“I don’t want to play a surfer my entire life”

He's surfed from a child actor on Lockie Leonard to adult roles, but Barons made Sean Keenan say yes to picking up his board once more.

He’s held a surfboard in Lockie Leonard, Puberty Blues and Nitram, so it took some convincing for Sean Keenan to play yet another surfie in ABC’s new drama series, Barons.

But surfing is also in his blood.

“I grew up in Western Australia in Busselton. My dad surfed his entire life. I surfed probably seriously, from the age of 12 -that’s when I really got hooked,” he tells TV Tonight.

“Playing surfing roles is something that, I guess can come my way but I don’t want to play a surfer my entire life. But this was one where I thought the story was so great.

“It’s such a great story that the surf brands started in Australia. Quicksilver and Ripcurl started down in Torquay, Billabong started in Queensland.

“While we’re telling a fictionalised take, the essence of it is there.”

“While we’re telling a fictionalised take, the essence of it is there. These guys were just surfing every day, and that was their existence. They started selling wetsuits, boardies and worked out a few little nifty things that that made them work better for surfers. As the sport grew, they grew these businesses and all of a sudden they were making massive amounts of money.”

Barons is set in 1971, inspired by the origins of Australia’s surfing labels. Keenan plays Trotter Dwyer whose friendship with Snapper Webster (Ben O’Toole) in fledgling business, Bare Feet Surf Co., is splintered by lofty ambitions.

“The tug of war between these friends, we jokingly say is ‘A true love story.'”

“The tug of war between these friends, we jokingly say is ‘A true love story.’ These two love each other – they’re friends but they have qualities in each that both of them resent, but also in a way, both want. I think this idea that Trotter comes in as the outsider… all he wants is to be like Snapper. But he resents Snapper being the local guy …the guy who has something that you can’t just replicate. He’s grown up in this town, and he’s the king,” he explains.

“Trotter is the outsider but it’s that quality in him that allows him to recognise the potential of the lifestyle.”

The cast also includes Hunter Page-Lochard, Lincoln Younes, Jillian Nguyen, George Pullar, Sophia Forrest, while the crew included Taylor Steele as Surf Unit Director.

“We surfed a lot. They did have doubles, mainly to get the best waves because we had to shoot the entire time. To get the really great waves is a plane trip. You gotta go to Byron or South Coast or somewhere. So they were flying around with the pro-surfers getting those waves,” Keenan continues.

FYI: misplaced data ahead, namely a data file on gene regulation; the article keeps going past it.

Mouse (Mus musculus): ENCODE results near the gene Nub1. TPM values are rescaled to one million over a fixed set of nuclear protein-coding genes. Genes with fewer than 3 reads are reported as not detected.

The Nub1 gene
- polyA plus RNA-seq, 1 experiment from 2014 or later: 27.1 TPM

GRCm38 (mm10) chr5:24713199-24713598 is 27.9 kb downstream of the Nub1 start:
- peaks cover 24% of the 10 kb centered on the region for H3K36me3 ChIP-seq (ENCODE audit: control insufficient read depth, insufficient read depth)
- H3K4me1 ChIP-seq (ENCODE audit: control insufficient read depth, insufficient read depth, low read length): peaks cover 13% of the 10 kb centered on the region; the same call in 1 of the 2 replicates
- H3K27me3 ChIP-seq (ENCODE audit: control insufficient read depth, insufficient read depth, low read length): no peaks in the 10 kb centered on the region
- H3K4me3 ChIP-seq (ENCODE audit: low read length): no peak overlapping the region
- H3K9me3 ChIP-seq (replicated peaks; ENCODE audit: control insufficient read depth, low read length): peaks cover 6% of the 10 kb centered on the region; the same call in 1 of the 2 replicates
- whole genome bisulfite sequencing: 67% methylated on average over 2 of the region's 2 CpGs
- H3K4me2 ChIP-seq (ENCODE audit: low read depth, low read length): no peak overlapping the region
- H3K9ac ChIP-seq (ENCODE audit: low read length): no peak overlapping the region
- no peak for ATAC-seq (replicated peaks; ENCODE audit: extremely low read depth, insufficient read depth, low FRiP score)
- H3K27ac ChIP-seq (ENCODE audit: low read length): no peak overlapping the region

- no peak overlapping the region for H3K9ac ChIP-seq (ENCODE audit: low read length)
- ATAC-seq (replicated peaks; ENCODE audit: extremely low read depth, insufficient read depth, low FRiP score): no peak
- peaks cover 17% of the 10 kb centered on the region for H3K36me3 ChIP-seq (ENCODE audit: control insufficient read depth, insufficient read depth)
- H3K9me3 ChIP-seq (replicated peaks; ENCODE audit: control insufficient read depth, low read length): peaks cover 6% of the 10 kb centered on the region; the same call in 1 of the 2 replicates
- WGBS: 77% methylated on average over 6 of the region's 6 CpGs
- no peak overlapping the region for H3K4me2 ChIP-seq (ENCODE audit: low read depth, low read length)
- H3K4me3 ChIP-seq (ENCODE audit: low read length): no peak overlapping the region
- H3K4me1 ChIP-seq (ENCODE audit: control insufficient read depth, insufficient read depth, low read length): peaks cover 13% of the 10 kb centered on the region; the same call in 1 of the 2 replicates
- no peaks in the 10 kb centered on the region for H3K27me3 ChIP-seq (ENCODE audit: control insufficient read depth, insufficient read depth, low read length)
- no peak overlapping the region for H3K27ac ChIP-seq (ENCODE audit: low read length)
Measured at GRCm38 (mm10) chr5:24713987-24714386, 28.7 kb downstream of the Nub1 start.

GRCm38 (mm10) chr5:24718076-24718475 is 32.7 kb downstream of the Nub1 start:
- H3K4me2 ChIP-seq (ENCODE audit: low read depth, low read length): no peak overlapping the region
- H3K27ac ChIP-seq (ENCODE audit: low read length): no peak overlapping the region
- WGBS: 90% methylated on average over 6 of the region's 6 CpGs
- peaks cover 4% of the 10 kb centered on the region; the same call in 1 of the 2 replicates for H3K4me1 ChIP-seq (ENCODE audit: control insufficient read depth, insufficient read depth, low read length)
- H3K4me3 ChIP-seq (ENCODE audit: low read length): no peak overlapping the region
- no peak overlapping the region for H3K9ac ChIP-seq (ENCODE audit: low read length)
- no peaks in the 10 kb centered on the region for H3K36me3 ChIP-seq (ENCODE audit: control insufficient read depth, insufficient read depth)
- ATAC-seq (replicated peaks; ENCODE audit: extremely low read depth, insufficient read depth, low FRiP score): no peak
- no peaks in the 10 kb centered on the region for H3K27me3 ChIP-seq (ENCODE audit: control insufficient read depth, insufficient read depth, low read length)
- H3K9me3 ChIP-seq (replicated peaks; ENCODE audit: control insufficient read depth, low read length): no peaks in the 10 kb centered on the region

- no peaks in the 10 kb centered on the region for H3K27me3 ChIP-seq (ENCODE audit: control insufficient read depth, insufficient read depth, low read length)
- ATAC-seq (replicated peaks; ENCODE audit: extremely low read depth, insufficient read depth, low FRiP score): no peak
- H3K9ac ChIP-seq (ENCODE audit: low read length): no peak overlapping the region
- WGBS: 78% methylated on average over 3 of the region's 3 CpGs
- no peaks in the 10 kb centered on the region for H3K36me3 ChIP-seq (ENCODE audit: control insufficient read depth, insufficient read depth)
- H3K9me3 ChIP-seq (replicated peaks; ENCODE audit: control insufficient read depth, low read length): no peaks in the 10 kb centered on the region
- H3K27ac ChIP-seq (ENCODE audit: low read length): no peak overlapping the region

“We got some pretty damn good days on the Northern Beaches. We didn’t get top to bottom tubes or anything, but we’ve had some good days of surfing. George Pullar is a really great surfer. He’s from Queensland so he’s up there, surfing, barreling point breaks and … he’s a really accomplished surfer. So we had days of together like surfing a heat. It was pretty competitive but a lot of fun.”

“It was just a moveable feast, more than any job.”

The 6 part series, created by Michael Lawrence, John Molloy & Liz Doran, is produced by 2 Jons, Micanical Media and Fremantle. It had originally planned to shoot scenes in Indonesia, but was another also challenged by the pandemic.

“We had script changes, location changes…it was just a moveable feast, more than any job. The scripts were changing a lot as we were shooting because of the circumstances under which we were shooting.

“The group of actors I was working with was incredible. We were like this organism that just absorbed the changes. I’ve known a lot of those actors for years and we’re really close. So it was a really great set to be on.”

Chilly weather, including for scenes involving nudity, was Keenan’s other challenge, but he takes it all in his stride.

“Some days, we’d be out there and board shorts, shooting in freezing cold water, having to say lines when you’ve been standing in the wind for a couple of hours and you’ve got hypothermia setting in!

“Everyone else was locked down and we got to work on the beach”

“But we were incredibly lucky working during that lockdown. Everyone else was locked down and we got to work on the beach. I wouldn’t complain too much.

“For me, it’s about the story. The arc of the character, I was really interested in exploring as an actor. So I went, ‘Okay, well, it’s time to hold a surfboard again.'”

Barons screens 8:30pm Sunday on ABC (all episodes on iview following premiere).

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